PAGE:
In 2002, Ed Smart's daughter Elizabeth was abducted at knife point by a married couple from her bedroom in Salt Lake City, Utah. She suffered physical and sexual abuse at the couple's hands, for nine months, until she was finally rescued by police. During the ordeal, papers — including the Salt Lake Tribute — speculated about Ed Smart's sexual orientation based on some fabricated information sold to the paper by tabloids like the National Enquirer. (The Enquirer retracted the story, and the reporters at the Tribute were ultimately fired.)

    "I think that in April I started feeling like I needed to prepare something," Smart told the Tribute. "Because during Elizabeth's ordeal, there were things said, and it wasn't what I wanted to say, and I was not going to allow that to happen again."

    As to how his family has taken the news, Smart said they've been "very kind" to him. "I think it was very difficult to have this kind of come out of the blue. I don't think any of them knew I was struggling with this, so it was something they were, if you want to call it, blindsided by. I totally get that. They've really been very wonderful."

    Congrats to Ed Smart on making the difficult decision to live his truth. Read his full letter here and his interview with the Tribute here.

    Personal Essays by Gay Dads

    "Rollercoaster and Sons," Explores the Journey of One Single Gay Dad Through the Foster-Adopt System

    When it comes to the foster-adopt system, "there is no roadmap," said single gay dad Chase Turner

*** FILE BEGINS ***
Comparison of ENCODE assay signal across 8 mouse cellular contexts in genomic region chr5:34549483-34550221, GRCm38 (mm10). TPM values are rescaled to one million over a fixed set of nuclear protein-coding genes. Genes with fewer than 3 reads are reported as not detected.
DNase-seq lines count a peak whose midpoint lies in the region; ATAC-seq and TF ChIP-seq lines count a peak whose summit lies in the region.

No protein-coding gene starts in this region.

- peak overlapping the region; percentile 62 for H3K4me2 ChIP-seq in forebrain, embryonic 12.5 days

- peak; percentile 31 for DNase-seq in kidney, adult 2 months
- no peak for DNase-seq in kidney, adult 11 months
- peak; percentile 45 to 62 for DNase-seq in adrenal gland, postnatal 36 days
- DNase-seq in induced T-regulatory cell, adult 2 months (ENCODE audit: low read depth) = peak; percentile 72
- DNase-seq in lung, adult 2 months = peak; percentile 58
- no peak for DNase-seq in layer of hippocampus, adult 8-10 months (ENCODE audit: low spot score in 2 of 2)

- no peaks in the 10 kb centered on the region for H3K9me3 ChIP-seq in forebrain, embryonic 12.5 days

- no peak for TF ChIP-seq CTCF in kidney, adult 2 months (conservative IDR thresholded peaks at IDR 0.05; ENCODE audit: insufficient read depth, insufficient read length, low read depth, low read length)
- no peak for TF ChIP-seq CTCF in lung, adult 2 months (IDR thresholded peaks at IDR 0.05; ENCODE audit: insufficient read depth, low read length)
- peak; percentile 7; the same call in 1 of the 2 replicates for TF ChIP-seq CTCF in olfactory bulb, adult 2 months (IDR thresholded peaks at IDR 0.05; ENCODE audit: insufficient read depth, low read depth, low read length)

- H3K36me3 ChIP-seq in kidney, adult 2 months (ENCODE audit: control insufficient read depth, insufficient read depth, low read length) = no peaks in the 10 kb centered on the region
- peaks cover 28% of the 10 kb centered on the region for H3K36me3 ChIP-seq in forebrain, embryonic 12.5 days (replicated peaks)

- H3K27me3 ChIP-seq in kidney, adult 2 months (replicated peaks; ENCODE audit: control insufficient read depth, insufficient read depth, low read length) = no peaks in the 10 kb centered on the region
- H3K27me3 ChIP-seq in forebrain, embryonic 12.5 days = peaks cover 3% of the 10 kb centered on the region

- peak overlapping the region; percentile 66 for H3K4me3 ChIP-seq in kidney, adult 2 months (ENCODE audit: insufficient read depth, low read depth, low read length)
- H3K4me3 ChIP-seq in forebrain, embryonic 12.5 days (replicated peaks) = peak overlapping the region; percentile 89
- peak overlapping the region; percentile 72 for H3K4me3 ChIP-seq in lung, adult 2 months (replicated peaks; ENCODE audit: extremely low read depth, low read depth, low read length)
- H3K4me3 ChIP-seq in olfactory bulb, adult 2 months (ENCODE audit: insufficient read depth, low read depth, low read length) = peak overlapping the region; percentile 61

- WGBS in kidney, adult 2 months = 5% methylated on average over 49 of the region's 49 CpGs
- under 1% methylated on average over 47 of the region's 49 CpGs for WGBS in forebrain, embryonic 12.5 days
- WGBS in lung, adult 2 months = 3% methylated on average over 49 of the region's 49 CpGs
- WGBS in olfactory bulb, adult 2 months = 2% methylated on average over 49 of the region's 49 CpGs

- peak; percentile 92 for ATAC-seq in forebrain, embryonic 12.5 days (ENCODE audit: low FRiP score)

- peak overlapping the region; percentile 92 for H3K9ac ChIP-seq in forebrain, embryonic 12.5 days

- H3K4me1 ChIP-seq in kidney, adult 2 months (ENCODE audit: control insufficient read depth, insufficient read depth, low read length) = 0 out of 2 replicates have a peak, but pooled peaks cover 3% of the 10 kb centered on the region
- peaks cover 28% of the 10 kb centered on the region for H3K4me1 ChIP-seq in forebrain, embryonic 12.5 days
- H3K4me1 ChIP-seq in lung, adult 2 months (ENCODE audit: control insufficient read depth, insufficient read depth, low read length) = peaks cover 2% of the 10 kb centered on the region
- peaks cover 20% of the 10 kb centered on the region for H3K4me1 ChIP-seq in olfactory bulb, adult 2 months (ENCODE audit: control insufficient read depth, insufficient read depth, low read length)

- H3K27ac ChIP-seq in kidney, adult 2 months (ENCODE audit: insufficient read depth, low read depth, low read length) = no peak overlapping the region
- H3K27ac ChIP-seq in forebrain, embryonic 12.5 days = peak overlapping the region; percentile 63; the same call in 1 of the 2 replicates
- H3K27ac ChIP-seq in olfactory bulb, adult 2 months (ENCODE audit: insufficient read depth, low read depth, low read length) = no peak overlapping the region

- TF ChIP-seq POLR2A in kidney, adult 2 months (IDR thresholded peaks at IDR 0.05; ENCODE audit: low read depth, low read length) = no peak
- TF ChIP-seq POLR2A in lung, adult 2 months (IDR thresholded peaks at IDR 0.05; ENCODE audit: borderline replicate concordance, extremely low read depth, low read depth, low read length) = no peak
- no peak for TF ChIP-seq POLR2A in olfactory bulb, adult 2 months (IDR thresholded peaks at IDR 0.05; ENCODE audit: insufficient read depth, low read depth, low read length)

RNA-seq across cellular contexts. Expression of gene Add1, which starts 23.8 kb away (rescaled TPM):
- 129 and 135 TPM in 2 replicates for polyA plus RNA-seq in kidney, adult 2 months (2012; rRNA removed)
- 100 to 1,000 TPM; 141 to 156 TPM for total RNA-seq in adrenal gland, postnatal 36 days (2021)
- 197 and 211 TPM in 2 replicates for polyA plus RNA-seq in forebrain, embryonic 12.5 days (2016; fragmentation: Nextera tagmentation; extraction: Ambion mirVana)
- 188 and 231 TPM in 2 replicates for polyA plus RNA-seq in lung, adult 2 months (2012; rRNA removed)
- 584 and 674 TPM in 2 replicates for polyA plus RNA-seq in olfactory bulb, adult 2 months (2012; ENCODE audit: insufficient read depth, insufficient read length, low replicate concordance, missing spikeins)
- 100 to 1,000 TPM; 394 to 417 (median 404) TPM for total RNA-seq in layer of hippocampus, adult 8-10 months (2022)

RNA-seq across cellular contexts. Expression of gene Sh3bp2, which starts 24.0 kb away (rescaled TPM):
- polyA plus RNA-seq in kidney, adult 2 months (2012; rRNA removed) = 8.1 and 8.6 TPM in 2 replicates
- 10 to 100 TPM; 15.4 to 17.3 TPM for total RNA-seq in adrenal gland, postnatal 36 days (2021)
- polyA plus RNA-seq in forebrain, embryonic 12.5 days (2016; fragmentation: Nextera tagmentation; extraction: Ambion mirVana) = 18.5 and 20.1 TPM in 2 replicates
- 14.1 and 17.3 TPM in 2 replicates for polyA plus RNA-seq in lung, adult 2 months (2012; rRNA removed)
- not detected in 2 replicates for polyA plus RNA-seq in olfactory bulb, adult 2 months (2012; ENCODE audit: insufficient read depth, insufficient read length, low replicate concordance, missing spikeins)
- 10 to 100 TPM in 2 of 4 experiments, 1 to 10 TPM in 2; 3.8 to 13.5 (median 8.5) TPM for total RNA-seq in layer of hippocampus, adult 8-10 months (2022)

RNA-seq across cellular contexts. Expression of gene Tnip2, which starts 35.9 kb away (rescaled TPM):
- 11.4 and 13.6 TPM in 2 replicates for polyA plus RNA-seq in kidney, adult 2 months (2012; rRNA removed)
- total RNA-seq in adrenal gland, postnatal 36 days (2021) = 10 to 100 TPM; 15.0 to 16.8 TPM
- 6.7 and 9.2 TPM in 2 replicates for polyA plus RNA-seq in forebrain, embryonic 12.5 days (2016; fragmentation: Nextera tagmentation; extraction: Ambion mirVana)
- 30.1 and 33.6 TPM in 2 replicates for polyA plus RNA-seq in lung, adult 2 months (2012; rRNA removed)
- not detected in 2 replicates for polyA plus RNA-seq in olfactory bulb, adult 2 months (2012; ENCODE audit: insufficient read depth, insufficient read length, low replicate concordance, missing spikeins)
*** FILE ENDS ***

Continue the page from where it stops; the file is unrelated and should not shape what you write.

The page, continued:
Guest post written by Chase Turner

    Many of us thought long and hard about what avenues were best to pursue being a dad. For me, fostering to adoption was the selected road. There is no roadmap here, many things that came my way were learned by doing. Along the way, I started wishing I had a better support group or people who could understand what it's like to be gay and attempting to adopt. Often we (people who are LGBT) feel scrutinized and judged for choices that the majority makes but for us there is pushback. Once my adoption was complete, I felt it was necessary that I put pen to paper and write this story, from a gay male perspective.

    My goal was to provide a voice in the space of foster care and adoption where there is a void. Additionally, I wanted to provide an authentic look at all facets of the process, from the kids, to the obstacles and challenges that happened within my personal life. I do hope you enjoy and more importantly can relate or prepare yourself for a similar journey.

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    Fun

    Gay Dad Penguins Strike Again! This Time in Berlin Zoo

    The latest male penguins to care for an egg together are Skipper and Ping in the Berlin Zoo.

    First, there was Roy and Silo — the two male penguins in the Central Park Zoo that served as inspiration for the famous children's book And Tango Makes Three. Then Magin Sphen got together in Sydney, where aquarium keepers gave the cocks (Calm down, that's what a male penguin is called!) a foster egg to care for.

    And now, please welcome Skipper and Ping in Berlin to the latest list of gay dad penguins! As soon as the two emperor penguins arrived at the city's zoo, they set about trying to start a family, said Berlin Zoo spokesman Maximilian Jaege to DPA news.

    "They kept trying to hatch fish and stones," Jaeger said.

    So the zookeepers loaned the penguins an egg from a female penguin, who is apparently uninterested in hatching eggs on her own, according to the BBC.

    Unsurprisingly, the gay penguins are killing it as parents. "The two male penguins are acting like exemplary parents, taking turns to warm the egg," Jaeger said,

    Read the whole article on DPA here.

    Fatherhood, the gay way